Garrone: After this nightmare, he went to a doctor and took medicine and after a while, he came back and finally he bought his old fish shop in Naples. Now, he works in a fish shop in Naples called Illusion. So the real story has a happy ending.
Q: Has he seen the film?
Garrone: Of course. We worked on the script together. He spoke with Aniello to give him advice with his interpretation and we spoke before we made this movie. He was happy to tell this story.
Q: You purposely left the ending ambiguous. Why?
Garrone: We remained faithful to the story but we invented the last 20-30 minutes when they go to Rome. It’s something we imagined as screenwriters. We liked to put these two forces together: television and the church.
Q: This has been labeled a comedy, and yet it’s such a dark comedy because this guy puts everything on the line for this dream. Is this your idea of comedy?
Garrone: It starts as a comedy and then becomes darker and darker. It starts like a journey of this character and then the journey becomes psychological and introspective and all in his head. It’s like the movie has two different tones.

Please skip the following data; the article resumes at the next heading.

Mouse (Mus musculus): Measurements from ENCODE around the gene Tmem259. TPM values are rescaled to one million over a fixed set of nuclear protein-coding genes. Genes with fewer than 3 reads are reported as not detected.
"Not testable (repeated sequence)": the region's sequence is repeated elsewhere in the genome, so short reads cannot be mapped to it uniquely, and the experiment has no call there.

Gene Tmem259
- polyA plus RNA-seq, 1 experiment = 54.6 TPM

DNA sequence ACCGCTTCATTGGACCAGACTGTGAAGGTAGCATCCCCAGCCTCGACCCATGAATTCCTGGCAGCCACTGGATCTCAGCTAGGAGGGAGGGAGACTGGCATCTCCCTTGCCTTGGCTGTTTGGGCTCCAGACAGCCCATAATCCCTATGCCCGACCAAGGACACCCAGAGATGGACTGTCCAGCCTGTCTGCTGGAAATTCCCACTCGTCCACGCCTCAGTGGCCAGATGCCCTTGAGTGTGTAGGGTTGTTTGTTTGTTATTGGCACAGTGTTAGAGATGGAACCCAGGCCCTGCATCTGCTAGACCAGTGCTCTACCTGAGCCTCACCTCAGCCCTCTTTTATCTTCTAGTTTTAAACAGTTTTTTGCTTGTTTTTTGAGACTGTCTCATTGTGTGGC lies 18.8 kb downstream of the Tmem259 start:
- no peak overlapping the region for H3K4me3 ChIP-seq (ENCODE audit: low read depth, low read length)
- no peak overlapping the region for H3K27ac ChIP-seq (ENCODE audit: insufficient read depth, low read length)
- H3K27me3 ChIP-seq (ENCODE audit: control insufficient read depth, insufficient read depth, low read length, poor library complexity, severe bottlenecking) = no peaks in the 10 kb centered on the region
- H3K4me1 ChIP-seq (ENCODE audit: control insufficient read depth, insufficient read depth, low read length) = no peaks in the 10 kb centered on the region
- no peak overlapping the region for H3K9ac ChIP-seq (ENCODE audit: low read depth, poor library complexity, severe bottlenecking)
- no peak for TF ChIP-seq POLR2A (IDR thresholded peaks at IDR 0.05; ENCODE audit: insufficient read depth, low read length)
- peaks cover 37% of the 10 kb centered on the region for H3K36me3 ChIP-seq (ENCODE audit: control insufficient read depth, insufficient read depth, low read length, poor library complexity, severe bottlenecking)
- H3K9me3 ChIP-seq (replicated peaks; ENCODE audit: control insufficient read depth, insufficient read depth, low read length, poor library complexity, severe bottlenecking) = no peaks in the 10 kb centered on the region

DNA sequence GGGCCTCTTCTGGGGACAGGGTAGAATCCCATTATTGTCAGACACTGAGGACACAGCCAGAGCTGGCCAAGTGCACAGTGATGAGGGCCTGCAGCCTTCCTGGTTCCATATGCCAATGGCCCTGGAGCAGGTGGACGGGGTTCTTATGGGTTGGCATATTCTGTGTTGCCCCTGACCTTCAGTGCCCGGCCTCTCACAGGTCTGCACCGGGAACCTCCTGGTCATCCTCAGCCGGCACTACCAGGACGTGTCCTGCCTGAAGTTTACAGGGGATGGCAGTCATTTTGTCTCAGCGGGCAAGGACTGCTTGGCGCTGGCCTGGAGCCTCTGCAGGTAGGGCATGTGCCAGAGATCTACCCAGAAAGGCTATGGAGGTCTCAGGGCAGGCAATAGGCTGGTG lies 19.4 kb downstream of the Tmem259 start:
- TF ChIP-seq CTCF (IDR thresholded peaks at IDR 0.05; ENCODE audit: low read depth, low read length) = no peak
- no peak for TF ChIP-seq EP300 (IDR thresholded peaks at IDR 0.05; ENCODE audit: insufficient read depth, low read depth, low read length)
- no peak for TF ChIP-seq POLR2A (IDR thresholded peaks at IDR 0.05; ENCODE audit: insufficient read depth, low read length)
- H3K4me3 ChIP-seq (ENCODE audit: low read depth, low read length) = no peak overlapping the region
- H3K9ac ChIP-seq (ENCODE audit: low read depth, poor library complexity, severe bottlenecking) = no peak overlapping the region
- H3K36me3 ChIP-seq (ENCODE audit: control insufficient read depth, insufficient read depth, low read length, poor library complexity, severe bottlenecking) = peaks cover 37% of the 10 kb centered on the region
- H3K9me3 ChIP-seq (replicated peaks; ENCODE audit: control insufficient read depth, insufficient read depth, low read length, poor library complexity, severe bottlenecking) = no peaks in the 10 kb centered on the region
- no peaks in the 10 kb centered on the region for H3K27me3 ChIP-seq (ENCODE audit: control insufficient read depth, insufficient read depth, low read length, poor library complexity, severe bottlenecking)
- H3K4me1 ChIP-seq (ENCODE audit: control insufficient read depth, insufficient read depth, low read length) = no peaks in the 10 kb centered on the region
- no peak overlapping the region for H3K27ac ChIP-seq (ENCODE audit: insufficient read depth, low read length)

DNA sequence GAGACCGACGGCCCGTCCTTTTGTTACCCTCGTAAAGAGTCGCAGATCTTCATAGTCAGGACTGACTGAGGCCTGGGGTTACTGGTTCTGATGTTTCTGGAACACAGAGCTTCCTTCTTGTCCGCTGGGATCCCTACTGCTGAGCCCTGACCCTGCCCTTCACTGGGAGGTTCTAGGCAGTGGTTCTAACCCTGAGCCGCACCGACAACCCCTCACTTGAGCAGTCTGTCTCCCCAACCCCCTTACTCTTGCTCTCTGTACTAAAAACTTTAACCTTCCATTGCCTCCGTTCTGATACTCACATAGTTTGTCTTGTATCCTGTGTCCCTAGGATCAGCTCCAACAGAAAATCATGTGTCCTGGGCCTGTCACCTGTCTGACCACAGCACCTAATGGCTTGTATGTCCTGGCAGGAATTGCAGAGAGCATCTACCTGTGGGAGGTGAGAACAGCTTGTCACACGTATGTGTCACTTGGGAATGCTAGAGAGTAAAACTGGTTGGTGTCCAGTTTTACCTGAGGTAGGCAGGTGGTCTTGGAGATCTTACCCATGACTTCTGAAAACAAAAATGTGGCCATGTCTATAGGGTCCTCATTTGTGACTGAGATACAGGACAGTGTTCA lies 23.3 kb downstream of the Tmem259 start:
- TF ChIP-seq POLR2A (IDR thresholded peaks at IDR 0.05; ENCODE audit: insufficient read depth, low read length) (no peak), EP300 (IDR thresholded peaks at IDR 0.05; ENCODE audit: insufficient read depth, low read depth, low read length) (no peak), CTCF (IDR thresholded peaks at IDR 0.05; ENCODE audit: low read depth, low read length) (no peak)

Q: There is obviously the Fellini influence on this film, but I also detected a bit of Kubrick, especially with that long grand opening shot. Are you a big Kubrick fan?
Garrone: Kubrick is one of my favorite directors ever and so is Fellini and both of them are like each other. It’s probably something that came up unconsciously. There was an early movie of Fellini called the “White Sheik,” which isn’t as well known in the U.S. It’s a pity because it’s a very great movie of Fellini’s, and he made it from a subject of Michelangelo Antonioni. It’s black and white. It was his first movie, and the theme of the movie is very close to “Reality.” The Fellini Foundation had a screening of it with “Reality” about two months ago, and they called the event “The Big Dream.”
Q: You mentioned the religious aspect of this film and, of course, we’re all wondering what’s going to happen with the new Pope in Rome. Any predictions?
Garrone: I’m very curious. I’d like to know more about it. I have a friend who knows a lot of things because he knows some of the cardinals, so I’ll have to call to ask him. But I haven’t yet.
Q: You have the Big Brother and the God element in “Reality.”
Garrone: I discovered when I first heard this story, that there was this character of the cousin, called Michele (played by Nando Paone), who was a real believer. I liked that aspect. There was one that believed in God and the other that believed in Big Brother, so these two talk of God and misunderstanding each other. We developed this element until the end.
Q: Is that real footage of Pope Benedict addressing the crowd at St. Peter’s Square?
Garrone: No. We recreated it. It means we did a good job.